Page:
One of the struggles to get paid our new rates found its way to the supervisor of a large A+ plus insurance company (one of my non-DRPs). Without naming names, it is a good company with which I like doing business. He personally came by my office to discuss my request. I told him about our increased cost of doing business, the price of state-of-the-art equipment we need to retain our reputation for high quality repairs, and the expense of maintaining a well-trained staff - all elements of sustaining a business for 27 years.
His response: "I've also been in this business for over 25 years, and you shop owners all think you're the best, so what makes you better than the other shop who tells me the same thing."
I countered that my years of experience in the collision repair industry, along with my reputation for quality, and integrity, speak for themselves. I patiently explained that you can't expect to go to Ruth Chris for a steak and pay the same price as at Sizzler.
His response: "If you go to the grocery store and buy a cheap loaf of bread and an expensive loaf of bread, they will both fill you up."
Full is full, right?
He didn't know it, but what he told me was that "quality" didn't matter. I mean horse manure will fill you up if you're only trying to get full. He completely missed the point - good bread is about nutrition and good health, not about getting full. Quality costs more, and safety is priceless.
I went home to another sleepless night asking myself the question, how can I show this man that we deliver a quality product? After lying awake for hours, the answer came to me - I don't have to! How can I explain quality to someone whose only concern seems to be cost? I mean he said "full is full," right? "Wrong!" Full is not full, and quality does cost more! Just like the fine restaurant whose reputation precedes it, their food speaks for itself. We need to let the quality of our work do the talking, and demand that we get paid the price on our menu.
Reputation speaks for itself
My customers are my credentials. They speak for us and our reputation speaks for itself. If this were not true, our rates wouldn't be an issue because there would be no collisions for us to repair.
Does this insurance company executive really believe that one loaf of bread is the same as another. If he needed brain surgery, would he want the receptionist at the hospital performing it instead of the doctor. After all, she knows the entire hospital lingo because she has worked in the medical industry for 25 years - she has seen it all. Does that give her the ability to determine how and what procedures are performed, and to direct the brain surgeon on what do?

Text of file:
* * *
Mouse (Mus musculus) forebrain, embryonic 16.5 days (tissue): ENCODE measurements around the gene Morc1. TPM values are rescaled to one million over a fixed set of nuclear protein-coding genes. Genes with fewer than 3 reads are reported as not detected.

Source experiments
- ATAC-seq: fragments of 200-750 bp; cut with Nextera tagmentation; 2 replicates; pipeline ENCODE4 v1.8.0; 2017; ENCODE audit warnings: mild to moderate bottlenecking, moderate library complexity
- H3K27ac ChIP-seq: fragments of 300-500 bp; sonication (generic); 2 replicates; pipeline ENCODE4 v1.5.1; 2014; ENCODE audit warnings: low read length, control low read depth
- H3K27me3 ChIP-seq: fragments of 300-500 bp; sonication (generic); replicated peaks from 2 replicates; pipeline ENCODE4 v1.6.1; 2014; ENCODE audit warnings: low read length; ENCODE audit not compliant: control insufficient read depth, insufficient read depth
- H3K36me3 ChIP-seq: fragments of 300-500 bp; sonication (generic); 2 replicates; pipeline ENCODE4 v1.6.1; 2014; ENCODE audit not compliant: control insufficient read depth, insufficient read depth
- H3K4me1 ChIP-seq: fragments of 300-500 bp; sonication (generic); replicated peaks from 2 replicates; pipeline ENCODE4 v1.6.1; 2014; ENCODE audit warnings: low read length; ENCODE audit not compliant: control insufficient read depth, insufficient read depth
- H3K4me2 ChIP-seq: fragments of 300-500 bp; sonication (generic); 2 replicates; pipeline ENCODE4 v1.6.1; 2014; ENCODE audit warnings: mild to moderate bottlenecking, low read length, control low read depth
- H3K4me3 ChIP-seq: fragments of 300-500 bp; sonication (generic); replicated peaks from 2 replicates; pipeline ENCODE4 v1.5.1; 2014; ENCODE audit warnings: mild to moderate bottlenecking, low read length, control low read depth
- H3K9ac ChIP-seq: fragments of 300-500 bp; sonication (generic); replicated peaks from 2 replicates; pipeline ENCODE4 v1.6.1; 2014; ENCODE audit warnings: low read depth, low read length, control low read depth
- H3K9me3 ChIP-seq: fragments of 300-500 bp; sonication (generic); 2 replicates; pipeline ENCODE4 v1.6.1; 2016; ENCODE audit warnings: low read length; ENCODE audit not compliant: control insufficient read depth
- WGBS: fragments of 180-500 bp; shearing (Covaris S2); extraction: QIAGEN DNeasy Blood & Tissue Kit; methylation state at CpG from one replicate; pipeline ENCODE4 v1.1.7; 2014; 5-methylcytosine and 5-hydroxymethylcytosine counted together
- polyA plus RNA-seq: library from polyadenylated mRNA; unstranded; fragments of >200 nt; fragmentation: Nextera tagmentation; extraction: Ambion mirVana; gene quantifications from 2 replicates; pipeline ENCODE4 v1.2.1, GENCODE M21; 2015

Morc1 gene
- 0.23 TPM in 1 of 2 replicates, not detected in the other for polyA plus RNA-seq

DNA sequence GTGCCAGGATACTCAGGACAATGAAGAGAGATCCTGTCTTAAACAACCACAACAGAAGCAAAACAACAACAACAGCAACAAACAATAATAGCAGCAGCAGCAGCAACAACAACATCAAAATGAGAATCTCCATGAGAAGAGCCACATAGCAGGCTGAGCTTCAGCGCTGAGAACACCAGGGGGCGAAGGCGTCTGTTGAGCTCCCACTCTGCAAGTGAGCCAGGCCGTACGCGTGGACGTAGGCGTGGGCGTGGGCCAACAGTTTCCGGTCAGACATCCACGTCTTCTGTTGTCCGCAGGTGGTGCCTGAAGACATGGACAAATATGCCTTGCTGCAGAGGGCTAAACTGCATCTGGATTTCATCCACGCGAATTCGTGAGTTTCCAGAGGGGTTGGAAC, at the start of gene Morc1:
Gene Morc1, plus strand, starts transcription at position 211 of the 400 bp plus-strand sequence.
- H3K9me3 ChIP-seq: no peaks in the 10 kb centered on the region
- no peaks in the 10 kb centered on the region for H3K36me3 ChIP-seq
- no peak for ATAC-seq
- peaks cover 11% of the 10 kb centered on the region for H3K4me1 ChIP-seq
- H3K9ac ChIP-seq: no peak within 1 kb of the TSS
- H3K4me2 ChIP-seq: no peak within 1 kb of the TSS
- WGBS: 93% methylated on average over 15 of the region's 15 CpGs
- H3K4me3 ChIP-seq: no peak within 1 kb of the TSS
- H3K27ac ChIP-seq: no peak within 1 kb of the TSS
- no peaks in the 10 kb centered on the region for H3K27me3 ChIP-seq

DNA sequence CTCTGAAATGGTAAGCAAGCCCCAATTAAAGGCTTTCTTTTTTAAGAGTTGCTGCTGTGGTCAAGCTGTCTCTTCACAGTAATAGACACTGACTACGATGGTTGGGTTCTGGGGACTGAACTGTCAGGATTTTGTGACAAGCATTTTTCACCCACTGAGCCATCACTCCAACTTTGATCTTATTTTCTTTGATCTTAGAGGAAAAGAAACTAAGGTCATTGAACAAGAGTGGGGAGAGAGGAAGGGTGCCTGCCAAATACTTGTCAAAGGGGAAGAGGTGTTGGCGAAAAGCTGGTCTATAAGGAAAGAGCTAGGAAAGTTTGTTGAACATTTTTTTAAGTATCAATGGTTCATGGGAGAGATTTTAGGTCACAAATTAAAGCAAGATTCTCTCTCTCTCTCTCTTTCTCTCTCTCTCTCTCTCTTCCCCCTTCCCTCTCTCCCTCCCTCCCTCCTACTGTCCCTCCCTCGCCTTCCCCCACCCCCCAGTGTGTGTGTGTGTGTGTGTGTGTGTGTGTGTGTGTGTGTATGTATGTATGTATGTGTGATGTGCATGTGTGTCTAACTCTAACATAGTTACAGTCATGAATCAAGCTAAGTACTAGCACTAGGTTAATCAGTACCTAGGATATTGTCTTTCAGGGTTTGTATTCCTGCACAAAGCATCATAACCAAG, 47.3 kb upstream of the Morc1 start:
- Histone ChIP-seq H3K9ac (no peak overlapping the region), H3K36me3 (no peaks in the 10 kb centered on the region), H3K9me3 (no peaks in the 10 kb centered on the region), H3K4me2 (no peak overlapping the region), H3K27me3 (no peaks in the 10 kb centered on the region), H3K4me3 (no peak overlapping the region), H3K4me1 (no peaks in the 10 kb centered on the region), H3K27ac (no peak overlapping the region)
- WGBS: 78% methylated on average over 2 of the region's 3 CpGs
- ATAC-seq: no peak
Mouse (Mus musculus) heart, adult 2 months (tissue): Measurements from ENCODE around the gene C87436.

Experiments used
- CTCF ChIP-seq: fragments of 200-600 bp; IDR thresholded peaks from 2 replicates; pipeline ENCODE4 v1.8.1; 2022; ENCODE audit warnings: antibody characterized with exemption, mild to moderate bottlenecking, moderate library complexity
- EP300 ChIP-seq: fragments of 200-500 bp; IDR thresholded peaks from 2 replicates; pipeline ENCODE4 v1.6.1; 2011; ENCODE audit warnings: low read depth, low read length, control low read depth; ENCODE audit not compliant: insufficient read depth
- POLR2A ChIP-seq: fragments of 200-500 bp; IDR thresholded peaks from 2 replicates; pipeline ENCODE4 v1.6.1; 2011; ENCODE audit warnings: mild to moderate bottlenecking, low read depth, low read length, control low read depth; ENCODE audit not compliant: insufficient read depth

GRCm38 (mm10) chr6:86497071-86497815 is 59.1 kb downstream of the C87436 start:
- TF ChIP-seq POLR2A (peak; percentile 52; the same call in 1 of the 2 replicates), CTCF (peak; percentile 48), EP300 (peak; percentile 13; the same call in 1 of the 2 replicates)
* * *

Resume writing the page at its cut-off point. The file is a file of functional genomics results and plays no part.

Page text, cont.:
Although this gentleman claims to have been in our industry for over twenty five years, he hasn't! Our industry repairs collisions; his sells policies and processes claims. According to the law, we are allowed to charge a reasonable rate based on the rates of our peers. So who are my peers? Do I include anyone and everyone - or just other facilities like mine?
Remember he said both loafs of bread will fill you up. If you eliminate quality from the equation, all collision repairs become the same. If you take integrity, reputation, training, and equipment out of the picture, you will see how this executive views our industry. What do you think would happen if he takes his wife out to McDonalds for their next anniversary dinner instead of Ruth Chris? McDonalds has great, quick service, with food that will get them full.
Acceptable collision repair goes way beyond service. It is about our quality. It is about our reputation, and the assurance and confidence we leave with our customers after they have received their repaired vehicles. It is about our mission statement with a commitment to our customers to do a quality repair they can trust. It is about being entitled to make a reasonable profit while delivering a quality product.
The bottom line is about demanding respect as the collision repair experts and standing up for our rights and the rights of our customers. It's about not allowing the receptionist at the hospital to call the shots on a brain surgery just because she's worked in the industry. It's about trusting in the doctor's judgment. We are the doctors of the collision industry. Isn't it about time we start to act like it and quit allowing the receptionist to call the shots.